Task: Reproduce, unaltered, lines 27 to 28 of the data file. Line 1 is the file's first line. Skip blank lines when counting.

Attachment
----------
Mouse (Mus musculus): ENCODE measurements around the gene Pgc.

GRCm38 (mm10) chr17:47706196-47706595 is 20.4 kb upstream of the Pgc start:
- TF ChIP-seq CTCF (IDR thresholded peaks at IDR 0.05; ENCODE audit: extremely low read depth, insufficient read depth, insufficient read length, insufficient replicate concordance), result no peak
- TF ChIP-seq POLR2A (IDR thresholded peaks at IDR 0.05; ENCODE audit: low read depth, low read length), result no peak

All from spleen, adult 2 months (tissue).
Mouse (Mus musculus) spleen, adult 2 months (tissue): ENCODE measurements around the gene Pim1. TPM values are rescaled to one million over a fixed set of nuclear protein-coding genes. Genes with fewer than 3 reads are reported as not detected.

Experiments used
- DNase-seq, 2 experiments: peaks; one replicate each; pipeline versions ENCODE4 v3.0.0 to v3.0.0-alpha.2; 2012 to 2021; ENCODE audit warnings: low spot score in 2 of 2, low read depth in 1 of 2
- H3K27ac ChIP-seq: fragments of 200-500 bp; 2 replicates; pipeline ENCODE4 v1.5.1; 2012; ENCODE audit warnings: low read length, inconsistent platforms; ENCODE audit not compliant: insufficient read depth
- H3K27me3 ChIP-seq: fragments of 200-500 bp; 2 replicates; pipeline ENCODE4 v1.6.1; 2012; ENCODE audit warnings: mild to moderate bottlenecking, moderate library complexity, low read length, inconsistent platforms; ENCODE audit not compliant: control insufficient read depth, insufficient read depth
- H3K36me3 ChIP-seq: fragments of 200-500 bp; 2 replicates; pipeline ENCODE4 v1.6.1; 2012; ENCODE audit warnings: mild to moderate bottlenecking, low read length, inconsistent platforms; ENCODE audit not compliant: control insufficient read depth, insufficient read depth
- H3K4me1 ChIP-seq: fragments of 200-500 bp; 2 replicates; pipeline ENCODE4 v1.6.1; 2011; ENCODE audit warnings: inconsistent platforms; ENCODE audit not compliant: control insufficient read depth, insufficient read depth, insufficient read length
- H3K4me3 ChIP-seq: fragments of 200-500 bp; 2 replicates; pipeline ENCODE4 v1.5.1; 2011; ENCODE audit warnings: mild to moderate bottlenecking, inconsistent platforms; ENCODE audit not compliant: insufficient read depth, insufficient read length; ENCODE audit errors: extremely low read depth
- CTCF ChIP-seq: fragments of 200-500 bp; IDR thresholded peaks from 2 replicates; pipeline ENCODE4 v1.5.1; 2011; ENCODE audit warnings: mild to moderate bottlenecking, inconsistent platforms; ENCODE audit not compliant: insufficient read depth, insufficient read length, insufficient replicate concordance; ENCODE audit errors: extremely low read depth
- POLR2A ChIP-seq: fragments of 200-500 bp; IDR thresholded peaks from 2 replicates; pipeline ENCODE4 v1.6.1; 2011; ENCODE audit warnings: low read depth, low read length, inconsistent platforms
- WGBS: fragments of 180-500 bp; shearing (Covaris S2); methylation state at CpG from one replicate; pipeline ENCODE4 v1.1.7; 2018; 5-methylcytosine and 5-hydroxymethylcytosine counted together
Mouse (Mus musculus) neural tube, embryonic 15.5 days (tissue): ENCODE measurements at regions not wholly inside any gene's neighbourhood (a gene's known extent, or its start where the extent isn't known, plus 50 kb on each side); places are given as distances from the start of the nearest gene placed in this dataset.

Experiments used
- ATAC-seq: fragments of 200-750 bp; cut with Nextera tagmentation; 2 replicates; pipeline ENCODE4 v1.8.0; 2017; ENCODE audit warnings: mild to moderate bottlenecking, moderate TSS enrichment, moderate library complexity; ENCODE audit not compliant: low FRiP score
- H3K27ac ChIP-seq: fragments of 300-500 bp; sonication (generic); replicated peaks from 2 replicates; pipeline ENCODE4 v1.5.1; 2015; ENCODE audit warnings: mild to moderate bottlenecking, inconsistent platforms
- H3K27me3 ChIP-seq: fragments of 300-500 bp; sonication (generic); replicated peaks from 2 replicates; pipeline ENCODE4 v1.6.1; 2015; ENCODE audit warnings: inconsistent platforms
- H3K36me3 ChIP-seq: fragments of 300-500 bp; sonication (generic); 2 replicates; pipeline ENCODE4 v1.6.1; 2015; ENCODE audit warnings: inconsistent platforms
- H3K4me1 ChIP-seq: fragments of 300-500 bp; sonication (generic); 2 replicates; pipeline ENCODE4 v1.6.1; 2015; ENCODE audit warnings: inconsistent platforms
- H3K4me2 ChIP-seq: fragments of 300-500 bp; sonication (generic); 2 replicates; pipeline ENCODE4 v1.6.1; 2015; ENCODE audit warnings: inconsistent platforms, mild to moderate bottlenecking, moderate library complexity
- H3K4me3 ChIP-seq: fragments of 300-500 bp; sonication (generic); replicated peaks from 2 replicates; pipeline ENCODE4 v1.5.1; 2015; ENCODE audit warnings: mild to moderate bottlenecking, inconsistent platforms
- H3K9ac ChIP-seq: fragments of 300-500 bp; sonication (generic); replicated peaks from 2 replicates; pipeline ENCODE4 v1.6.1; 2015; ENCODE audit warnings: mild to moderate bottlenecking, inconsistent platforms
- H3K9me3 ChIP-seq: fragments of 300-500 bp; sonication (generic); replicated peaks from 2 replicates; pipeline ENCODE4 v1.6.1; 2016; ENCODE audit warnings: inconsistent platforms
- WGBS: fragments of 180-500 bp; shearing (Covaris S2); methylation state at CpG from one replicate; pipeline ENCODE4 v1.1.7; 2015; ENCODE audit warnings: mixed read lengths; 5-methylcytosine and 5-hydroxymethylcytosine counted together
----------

- H3K9me3 ChIP-seq: fragments of 300-500 bp; sonication (generic); replicated peaks from 2 replicates; pipeline ENCODE4 v1.6.1; 2016; ENCODE audit warnings: inconsistent platforms
- WGBS: fragments of 180-500 bp; shearing (Covaris S2); methylation state at CpG from one replicate; pipeline ENCODE4 v1.1.7; 2015; ENCODE audit warnings: mixed read lengths; 5-methylcytosine and 5-hydroxymethylcytosine counted together